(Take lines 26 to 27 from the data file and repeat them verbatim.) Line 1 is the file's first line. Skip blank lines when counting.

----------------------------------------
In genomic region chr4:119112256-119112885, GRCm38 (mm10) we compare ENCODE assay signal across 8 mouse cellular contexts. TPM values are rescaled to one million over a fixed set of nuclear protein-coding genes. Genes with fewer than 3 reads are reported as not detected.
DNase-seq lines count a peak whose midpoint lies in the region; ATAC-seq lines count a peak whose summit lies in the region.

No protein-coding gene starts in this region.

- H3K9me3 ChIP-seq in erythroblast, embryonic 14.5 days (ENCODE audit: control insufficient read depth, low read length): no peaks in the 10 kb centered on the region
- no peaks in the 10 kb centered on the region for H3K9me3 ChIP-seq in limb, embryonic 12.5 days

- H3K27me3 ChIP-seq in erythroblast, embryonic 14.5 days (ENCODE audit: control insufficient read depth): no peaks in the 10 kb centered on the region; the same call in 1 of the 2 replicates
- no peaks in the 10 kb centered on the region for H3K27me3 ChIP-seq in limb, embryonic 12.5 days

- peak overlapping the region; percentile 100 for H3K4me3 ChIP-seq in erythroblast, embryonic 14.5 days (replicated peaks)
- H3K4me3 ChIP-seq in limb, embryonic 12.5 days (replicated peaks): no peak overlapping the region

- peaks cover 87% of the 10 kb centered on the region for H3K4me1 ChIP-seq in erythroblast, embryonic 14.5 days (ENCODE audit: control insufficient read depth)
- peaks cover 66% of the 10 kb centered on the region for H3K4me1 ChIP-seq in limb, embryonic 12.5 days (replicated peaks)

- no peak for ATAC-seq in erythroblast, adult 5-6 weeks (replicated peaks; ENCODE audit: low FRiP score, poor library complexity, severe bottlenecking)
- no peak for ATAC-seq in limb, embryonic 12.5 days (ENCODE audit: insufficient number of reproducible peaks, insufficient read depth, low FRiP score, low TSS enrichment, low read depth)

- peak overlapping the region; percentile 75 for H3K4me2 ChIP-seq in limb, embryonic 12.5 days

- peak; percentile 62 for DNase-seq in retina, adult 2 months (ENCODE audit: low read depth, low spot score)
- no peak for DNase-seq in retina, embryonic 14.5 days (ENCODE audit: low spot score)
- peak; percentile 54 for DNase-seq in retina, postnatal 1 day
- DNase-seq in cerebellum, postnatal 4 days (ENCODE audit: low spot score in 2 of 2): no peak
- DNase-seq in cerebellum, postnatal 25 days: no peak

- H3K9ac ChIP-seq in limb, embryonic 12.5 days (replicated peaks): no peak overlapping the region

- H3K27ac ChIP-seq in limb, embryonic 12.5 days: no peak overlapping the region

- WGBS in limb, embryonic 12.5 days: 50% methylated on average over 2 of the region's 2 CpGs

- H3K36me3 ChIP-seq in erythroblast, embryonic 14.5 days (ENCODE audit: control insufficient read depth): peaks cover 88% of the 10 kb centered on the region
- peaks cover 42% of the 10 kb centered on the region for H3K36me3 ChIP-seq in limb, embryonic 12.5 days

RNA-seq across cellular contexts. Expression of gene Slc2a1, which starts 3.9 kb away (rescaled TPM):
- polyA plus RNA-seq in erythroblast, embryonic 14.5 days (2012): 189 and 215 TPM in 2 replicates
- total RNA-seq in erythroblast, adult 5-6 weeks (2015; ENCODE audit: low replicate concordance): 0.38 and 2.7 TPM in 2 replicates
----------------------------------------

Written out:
- polyA plus RNA-seq in erythroblast, embryonic 14.5 days (2012): 189 and 215 TPM in 2 replicates
- total RNA-seq in erythroblast, adult 5-6 weeks (2015; ENCODE audit: low replicate concordance): 0.38 and 2.7 TPM in 2 replicates